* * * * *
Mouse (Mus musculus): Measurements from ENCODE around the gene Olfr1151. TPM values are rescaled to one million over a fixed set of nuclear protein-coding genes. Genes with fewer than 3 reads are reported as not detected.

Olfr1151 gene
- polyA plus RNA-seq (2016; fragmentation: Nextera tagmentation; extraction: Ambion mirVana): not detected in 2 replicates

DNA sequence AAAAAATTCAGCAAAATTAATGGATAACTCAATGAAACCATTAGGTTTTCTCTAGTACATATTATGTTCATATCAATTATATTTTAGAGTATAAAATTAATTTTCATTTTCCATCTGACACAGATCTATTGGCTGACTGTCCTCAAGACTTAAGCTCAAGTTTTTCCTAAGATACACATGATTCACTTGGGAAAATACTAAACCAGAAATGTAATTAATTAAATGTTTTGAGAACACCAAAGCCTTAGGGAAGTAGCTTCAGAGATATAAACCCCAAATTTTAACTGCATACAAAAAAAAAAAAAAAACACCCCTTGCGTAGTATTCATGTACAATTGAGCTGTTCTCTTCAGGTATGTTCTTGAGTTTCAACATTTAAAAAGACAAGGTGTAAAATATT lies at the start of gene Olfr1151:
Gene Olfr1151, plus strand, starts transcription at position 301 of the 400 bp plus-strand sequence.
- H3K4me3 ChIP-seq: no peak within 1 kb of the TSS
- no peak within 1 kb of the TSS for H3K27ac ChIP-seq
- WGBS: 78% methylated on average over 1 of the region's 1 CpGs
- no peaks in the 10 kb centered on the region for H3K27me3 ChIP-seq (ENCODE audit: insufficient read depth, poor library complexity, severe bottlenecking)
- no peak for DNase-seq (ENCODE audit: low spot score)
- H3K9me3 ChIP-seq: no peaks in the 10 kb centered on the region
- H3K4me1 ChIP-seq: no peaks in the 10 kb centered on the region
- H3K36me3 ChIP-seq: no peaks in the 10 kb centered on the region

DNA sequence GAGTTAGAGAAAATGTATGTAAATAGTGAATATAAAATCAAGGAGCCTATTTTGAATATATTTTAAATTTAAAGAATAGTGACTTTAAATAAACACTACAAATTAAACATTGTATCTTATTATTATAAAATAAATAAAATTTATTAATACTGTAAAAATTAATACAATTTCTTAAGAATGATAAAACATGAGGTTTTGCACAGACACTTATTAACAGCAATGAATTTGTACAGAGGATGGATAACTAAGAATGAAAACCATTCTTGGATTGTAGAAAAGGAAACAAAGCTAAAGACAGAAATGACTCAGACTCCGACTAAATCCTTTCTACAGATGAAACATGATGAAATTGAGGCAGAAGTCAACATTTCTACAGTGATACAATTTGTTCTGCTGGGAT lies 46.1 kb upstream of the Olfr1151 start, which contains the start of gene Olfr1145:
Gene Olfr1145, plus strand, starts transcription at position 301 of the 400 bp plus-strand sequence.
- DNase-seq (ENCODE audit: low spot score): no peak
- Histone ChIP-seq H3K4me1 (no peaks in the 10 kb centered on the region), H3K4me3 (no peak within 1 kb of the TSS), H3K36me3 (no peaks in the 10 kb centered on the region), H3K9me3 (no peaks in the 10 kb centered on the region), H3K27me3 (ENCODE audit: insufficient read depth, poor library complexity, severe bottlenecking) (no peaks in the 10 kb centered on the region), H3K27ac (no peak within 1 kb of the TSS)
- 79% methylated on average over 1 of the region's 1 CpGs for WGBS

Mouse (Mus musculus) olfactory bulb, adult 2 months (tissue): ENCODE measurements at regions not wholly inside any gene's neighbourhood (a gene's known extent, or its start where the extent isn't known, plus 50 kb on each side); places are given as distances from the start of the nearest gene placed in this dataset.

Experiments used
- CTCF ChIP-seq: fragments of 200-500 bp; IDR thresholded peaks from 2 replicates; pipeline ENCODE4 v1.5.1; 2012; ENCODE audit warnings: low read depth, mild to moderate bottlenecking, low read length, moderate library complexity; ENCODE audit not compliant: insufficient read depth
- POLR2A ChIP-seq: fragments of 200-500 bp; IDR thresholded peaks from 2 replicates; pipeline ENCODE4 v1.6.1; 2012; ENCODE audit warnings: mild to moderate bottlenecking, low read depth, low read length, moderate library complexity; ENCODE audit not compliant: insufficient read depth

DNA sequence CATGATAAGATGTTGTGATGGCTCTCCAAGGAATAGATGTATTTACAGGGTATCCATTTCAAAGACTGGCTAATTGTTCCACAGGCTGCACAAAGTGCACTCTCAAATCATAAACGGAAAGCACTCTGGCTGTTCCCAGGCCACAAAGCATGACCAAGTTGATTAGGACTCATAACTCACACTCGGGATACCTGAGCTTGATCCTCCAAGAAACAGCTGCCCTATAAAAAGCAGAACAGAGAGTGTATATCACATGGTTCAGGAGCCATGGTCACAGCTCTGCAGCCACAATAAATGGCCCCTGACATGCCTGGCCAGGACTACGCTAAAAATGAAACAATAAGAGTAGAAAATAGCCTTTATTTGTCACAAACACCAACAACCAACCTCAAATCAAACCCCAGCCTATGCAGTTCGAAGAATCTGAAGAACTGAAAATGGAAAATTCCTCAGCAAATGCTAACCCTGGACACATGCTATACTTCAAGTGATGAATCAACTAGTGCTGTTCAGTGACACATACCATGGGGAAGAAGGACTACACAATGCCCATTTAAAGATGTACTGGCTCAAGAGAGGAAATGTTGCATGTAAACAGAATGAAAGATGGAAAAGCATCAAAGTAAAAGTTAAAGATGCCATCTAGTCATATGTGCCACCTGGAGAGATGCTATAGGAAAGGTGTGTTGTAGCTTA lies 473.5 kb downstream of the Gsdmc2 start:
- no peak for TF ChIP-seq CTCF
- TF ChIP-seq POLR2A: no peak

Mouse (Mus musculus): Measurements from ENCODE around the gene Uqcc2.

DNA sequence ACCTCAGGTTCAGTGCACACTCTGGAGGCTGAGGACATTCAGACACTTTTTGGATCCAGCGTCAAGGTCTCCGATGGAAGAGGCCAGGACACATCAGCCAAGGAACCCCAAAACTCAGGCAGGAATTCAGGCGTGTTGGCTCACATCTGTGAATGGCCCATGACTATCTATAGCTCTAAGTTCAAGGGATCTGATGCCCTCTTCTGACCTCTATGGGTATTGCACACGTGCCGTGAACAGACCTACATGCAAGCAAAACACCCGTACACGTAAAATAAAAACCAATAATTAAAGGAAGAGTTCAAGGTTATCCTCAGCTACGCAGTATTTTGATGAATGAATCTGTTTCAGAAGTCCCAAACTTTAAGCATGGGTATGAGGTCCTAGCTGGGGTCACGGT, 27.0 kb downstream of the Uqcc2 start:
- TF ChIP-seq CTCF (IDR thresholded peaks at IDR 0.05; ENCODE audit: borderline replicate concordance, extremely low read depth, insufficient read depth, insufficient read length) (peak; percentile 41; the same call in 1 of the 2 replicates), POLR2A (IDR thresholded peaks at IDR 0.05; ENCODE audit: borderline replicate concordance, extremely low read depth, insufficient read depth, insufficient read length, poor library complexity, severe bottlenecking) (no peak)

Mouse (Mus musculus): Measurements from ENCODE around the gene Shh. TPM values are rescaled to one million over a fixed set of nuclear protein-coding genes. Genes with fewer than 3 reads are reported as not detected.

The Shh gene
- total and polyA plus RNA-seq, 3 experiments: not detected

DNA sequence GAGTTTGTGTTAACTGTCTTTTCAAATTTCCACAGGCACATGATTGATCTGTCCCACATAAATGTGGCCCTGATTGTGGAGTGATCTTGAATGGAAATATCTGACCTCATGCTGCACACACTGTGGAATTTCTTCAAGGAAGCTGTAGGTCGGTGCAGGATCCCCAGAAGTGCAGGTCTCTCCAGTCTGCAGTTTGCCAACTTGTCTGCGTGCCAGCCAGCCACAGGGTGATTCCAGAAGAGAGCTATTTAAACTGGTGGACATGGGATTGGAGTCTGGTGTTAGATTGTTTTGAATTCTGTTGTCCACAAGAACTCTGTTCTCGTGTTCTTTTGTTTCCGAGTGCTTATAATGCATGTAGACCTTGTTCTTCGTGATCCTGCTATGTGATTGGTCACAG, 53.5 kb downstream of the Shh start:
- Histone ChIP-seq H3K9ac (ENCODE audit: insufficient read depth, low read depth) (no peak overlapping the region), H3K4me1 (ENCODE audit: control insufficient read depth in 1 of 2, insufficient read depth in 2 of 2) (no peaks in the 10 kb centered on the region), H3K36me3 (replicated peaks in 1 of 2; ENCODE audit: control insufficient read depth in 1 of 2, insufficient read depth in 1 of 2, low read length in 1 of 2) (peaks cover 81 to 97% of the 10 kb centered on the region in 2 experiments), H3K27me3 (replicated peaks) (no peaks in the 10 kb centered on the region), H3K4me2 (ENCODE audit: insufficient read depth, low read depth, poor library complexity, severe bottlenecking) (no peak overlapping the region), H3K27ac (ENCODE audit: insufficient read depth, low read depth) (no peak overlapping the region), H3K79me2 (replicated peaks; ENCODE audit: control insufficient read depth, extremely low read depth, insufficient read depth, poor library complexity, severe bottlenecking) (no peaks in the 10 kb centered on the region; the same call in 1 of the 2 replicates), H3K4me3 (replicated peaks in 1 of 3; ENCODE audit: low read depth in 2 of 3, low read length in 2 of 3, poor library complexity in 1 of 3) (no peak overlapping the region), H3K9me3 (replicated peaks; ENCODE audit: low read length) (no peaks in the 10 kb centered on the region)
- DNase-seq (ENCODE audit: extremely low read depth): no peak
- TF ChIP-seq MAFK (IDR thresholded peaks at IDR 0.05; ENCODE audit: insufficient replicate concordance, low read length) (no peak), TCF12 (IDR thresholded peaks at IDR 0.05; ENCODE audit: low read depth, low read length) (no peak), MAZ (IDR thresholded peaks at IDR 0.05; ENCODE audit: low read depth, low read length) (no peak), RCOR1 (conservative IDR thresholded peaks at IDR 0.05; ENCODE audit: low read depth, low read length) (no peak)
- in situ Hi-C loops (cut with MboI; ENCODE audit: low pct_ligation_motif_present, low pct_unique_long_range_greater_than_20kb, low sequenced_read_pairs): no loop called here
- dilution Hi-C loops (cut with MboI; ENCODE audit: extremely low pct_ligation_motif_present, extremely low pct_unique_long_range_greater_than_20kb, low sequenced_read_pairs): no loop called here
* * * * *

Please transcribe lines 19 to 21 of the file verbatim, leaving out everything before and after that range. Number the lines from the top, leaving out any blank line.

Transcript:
Mouse (Mus musculus) olfactory bulb, adult 2 months (tissue): ENCODE measurements at regions not wholly inside any gene's neighbourhood (a gene's known extent, or its start where the extent isn't known, plus 50 kb on each side); places are given as distances from the start of the nearest gene placed in this dataset.

Experiments used
- CTCF ChIP-seq: fragments of 200-500 bp; IDR thresholded peaks from 2 replicates; pipeline ENCODE4 v1.5.1; 2012; ENCODE audit warnings: low read depth, mild to moderate bottlenecking, low read length, moderate library complexity; ENCODE audit not compliant: insufficient read depth